A creaking technology platform from the 1960s and 1970s was to blame for disruption to online ticket sales on the UK rail system during the holiday period late last year.
Network Rail blamed the Train Service Database this week after it emerged hundreds of passengers were sold tickets for journeys which had already been cancelled due to over-running engineering work.
The TSDB is a system built by British Rail which feeds live service information into ticket selling systems across the country, including online services such as NationalRail.co.uk.
The problem was highlighted by consumer watchdog Passenger Focus in a report detailing problems late last year when reconstruction work on the West Coast Main Line and at London Liverpool Street overran by a number of days, causing chaos to services after the Christmas holiday.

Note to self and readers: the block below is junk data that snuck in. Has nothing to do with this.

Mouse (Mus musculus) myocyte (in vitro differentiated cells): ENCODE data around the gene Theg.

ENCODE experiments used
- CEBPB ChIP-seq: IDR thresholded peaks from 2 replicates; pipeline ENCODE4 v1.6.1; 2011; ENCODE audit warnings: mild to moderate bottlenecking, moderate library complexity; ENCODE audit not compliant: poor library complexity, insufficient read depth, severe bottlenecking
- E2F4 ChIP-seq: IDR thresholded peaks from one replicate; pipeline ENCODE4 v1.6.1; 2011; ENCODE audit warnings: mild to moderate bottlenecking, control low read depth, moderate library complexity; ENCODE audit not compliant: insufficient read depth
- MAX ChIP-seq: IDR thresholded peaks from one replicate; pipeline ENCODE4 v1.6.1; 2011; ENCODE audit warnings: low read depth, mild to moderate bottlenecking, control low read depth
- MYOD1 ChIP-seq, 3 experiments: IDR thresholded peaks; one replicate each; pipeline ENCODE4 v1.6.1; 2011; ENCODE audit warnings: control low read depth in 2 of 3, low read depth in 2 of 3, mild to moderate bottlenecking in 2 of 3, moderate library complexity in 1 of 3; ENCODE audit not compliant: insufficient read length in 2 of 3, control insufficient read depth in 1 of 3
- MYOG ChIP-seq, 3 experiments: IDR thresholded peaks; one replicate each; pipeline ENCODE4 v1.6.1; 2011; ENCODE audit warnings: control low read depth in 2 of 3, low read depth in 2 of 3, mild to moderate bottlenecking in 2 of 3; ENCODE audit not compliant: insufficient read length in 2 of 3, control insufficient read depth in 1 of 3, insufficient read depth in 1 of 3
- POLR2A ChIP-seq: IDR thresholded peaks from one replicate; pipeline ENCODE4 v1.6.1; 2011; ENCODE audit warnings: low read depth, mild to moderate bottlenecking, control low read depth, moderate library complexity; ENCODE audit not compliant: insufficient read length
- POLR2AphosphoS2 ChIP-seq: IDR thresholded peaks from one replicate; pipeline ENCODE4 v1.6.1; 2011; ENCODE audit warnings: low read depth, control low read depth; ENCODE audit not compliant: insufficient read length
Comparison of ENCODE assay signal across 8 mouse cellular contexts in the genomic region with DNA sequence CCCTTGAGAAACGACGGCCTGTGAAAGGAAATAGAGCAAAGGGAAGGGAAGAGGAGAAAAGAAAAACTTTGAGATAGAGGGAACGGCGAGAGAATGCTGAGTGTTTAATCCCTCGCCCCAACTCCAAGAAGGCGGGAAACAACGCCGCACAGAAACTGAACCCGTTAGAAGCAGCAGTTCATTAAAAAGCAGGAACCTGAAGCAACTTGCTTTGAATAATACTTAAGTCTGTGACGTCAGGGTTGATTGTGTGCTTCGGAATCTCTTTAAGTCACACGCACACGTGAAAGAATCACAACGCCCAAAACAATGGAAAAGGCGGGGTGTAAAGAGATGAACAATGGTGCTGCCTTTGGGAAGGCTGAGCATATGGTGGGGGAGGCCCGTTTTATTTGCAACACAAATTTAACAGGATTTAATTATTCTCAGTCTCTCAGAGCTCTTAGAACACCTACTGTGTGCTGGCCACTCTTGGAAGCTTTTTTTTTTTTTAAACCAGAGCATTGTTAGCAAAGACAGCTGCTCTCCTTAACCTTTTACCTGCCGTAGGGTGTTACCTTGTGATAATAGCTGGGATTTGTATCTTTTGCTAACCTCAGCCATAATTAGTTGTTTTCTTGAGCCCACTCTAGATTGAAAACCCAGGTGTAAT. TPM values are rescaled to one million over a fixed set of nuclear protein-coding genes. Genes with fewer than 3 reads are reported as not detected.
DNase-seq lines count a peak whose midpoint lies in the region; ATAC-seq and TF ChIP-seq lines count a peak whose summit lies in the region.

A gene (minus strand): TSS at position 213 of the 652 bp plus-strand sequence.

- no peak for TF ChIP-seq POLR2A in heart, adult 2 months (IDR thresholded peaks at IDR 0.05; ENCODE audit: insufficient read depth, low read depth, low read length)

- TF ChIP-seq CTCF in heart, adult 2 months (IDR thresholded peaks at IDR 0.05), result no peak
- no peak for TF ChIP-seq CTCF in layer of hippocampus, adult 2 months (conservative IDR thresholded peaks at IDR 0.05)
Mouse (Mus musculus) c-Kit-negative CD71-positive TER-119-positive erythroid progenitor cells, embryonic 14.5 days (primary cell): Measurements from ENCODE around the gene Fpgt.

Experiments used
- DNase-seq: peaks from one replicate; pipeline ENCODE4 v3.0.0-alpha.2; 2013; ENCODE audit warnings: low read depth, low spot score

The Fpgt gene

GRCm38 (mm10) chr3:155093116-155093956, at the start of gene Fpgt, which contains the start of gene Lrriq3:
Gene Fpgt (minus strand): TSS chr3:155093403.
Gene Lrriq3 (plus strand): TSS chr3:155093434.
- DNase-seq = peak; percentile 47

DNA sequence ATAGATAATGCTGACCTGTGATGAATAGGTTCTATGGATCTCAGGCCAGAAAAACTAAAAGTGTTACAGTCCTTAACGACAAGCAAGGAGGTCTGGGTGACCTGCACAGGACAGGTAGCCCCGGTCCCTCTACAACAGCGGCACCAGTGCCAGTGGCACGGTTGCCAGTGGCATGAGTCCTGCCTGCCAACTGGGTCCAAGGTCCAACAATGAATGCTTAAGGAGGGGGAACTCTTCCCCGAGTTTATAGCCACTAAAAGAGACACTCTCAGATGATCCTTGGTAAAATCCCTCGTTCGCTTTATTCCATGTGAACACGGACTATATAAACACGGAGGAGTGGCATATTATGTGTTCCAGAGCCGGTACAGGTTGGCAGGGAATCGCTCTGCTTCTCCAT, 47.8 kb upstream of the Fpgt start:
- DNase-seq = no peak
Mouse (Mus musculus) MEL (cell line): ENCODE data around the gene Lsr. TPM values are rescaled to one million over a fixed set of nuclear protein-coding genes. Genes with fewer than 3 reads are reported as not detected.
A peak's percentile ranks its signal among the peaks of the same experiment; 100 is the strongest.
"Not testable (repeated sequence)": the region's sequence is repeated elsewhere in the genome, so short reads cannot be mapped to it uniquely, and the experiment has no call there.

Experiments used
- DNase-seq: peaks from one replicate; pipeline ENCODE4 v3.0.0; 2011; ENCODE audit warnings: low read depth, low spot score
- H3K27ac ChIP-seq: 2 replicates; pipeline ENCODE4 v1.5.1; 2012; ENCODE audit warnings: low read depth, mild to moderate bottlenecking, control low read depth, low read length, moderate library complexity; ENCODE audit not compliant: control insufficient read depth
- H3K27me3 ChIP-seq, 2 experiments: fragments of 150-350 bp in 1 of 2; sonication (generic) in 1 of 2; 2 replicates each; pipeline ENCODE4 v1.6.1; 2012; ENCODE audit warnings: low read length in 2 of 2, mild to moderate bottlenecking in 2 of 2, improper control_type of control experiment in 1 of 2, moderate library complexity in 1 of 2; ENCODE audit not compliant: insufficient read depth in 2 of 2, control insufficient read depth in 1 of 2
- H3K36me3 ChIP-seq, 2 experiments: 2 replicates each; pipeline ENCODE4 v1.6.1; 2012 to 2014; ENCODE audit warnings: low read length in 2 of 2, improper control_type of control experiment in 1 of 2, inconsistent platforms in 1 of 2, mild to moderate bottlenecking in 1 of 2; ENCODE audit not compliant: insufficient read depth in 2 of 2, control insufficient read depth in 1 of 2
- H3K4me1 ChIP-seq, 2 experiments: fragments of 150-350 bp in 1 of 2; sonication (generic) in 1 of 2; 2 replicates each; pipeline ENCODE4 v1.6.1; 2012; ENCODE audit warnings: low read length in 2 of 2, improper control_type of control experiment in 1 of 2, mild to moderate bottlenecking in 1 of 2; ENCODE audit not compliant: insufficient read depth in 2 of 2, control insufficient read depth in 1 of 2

Travolution has learned the system, which was not upgraded by Railtrack, the heavily criticised forerunner of Network Rail, sometimes sees delays of up to 48 hours between new information being added and it feeding into online retail points.
A Network Rail spokesman said: “This is a legacy system inherited from BR based on 1960s and 70s mainframe technology.
“Fortunately we are in the midst of replacing this and our news system should be online by the end of the year.”